Round 9, United States Grand Prix, Indianapolis


1       Michael Schumacher (Ferrari)

2       Rubens Barrichello (Ferrari)

3       Takuma Sato (BAR Honda)

4       Jarno Trulli (Renault)

5       Olivier Panis (Toyota)

6       Kimi Raikkonen (McLaren Mercedes)

7       David Coulthard (McLaren Mercedes)

8       Zsvolt Baumgartner (Minardi Cosworth)

THE new American home of the Indianapolis Motor Speedway had a settled place on the Grand Prix calendar and was the setting for race nine, one of the most dramatic in the 2004 season.  By now, the world championship was another formality for Michael Schumacher.  The dominant German was miles ahead of his competition and realistically, only team-mate Rubens Barrichello had an outside chance of denying Michael of a record-breaking seventh title.  He outgunned his team leader in qualifying to take an impressive pole position.

Williams and Toyota had been disqualified for use of illegal brake ducts at the previous event in Montreal and the North American double header got worse for the Grove outfit when Juan Pablo Montoya leapt out of his car seconds before the formation lap.  The engine had died and the Colombian gambled on the spare car, in the hope of having made the switch in time before the start of the race.  At the start, Barrichello and Schumacher were 1-2 on the long sprint to turns 1 & 2 and as the BAR Honda’s dropped back, Fernando Alonso came storming through from ninth on the grid into third position.  In the midfield, there was trouble when Cristiano Da Matta braked suddenly to avoid team-mate Olivier Panis.  In the bottleneck, Christian Klien had nowhere to go, clipped the Toyota and went broadside across the track, taking out Felipe Massa & Giorgio Pantano’s Jordan, plus delaying the other Sauber of Giancarlo Fisichella.  In a separate clash, a clout from Nick Heidfeld terminated Gianmaria Bruni’s afternoon, meaning the Safety Car had to come out, with four cars eliminated.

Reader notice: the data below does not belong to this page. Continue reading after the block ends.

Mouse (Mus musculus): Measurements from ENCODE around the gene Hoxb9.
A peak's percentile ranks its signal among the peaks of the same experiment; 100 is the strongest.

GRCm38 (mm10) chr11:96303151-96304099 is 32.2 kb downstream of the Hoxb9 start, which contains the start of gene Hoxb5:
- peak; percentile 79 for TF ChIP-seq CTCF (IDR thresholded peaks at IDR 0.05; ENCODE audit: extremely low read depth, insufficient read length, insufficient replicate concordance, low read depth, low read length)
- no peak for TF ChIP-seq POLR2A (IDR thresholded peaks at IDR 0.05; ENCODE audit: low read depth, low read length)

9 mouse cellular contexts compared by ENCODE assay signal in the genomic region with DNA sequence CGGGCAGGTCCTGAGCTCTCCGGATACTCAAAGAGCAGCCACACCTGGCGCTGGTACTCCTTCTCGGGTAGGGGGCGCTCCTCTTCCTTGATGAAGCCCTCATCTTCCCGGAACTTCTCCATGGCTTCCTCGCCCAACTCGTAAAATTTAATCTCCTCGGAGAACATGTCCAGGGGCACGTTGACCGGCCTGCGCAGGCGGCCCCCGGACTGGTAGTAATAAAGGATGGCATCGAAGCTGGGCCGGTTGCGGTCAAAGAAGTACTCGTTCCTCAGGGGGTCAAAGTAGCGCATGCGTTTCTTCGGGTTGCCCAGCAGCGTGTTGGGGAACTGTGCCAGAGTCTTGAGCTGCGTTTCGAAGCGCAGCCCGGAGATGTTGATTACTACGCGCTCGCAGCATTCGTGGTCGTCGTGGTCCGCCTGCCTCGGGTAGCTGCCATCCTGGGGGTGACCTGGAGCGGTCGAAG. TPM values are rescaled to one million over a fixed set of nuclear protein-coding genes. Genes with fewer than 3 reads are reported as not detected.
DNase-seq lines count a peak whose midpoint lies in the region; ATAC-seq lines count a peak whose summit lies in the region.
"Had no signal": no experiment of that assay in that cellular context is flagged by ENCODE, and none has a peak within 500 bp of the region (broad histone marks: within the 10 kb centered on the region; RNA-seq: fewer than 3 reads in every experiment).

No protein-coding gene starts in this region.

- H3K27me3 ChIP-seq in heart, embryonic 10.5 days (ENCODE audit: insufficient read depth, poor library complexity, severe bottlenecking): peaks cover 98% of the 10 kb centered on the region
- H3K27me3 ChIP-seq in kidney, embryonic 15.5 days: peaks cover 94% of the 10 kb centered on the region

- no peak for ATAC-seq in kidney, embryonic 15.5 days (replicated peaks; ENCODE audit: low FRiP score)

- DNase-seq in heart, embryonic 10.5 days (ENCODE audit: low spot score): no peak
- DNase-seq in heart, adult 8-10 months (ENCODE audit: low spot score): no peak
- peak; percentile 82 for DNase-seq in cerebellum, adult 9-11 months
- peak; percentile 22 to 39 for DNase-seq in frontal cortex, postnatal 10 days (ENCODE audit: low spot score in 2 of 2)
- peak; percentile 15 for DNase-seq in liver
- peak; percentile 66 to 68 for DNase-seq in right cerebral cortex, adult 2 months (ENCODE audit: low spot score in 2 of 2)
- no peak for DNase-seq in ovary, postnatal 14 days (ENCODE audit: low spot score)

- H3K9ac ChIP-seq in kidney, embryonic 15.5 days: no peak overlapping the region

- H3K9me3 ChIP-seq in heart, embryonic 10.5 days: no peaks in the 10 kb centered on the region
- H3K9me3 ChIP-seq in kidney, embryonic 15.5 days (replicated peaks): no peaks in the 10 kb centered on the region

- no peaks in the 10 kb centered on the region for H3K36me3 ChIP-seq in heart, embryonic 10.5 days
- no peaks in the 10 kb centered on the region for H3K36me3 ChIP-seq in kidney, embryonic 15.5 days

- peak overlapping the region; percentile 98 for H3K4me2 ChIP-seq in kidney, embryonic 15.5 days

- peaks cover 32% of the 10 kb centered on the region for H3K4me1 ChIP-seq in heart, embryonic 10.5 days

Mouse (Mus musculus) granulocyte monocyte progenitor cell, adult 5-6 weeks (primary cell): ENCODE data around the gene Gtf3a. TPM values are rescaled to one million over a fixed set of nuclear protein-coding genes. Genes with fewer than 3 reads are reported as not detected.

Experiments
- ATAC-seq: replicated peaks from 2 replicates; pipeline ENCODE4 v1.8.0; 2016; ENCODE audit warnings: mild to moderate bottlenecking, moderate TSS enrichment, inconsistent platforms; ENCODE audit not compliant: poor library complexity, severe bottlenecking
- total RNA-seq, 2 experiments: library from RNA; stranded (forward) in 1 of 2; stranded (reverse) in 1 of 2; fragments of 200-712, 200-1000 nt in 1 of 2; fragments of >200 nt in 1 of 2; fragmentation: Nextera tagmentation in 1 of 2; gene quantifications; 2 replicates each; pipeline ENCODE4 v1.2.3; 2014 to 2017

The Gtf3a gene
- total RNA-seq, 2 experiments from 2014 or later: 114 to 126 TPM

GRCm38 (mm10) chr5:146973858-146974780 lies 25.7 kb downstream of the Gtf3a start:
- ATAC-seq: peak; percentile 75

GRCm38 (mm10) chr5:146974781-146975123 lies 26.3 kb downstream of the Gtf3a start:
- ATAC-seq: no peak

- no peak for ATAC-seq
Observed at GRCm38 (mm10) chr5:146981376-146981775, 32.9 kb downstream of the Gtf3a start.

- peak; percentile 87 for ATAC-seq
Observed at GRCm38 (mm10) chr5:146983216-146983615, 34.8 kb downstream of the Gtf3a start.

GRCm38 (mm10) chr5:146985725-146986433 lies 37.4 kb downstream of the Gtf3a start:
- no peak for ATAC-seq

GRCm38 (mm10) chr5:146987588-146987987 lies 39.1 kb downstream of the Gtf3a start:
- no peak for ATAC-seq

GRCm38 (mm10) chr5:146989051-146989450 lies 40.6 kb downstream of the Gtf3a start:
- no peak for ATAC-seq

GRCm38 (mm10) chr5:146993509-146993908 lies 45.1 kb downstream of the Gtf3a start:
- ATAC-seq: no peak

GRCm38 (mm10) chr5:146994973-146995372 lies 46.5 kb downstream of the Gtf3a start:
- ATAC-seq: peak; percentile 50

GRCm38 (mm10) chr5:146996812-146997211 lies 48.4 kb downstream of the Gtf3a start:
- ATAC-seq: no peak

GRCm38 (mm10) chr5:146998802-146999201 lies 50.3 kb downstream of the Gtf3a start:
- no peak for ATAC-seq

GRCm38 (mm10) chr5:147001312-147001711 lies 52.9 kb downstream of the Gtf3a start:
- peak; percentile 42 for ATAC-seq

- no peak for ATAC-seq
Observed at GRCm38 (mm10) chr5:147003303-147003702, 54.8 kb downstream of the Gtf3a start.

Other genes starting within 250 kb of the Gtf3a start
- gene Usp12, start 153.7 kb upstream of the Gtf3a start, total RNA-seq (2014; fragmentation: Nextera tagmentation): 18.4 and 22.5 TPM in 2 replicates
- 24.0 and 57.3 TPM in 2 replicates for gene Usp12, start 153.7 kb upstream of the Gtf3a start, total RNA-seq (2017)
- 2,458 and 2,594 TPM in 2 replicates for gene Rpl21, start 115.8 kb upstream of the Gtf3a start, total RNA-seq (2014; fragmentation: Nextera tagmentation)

When the race restarted, Barrichello was caught out by not carrying enough speed through the banking and Schumacher slipstreamed past his team-mate to snatch the lead.  Alonso was third, followed in close company by Takuma Sato, Kimi Raikkonen & Jenson Button.  A lap later, Alonso’s right rear tyre disintegrated under braking for turn one.  Fortunately, some HSBC polystyrene blocks prevented a severe incident, but only for a matter of seconds.

Coming through the banked turn 13, another Michelin tyre went down on the Williams of Ralf Schumacher and Ralf was thrown backwards into the wall, spraying debris across the racetrack.  Schumacher Jnr was knocked out in the initial impact and it took a good while for any medical assistance to reach him.  While the doctors eventually arrived on the scene, the Safety Car was deployed again and both Ferrari’s used the opportunity to pit under the lengthy caution period.  Clearly realising that his sibling was in some distress, Michael was showing immediate concern, looking over every lap the field passed the crash site.  Ralf was eventually sent off to hospital with a cracked vertebrae (only revealed 10 days after the shunt) and the race could be ready to continue.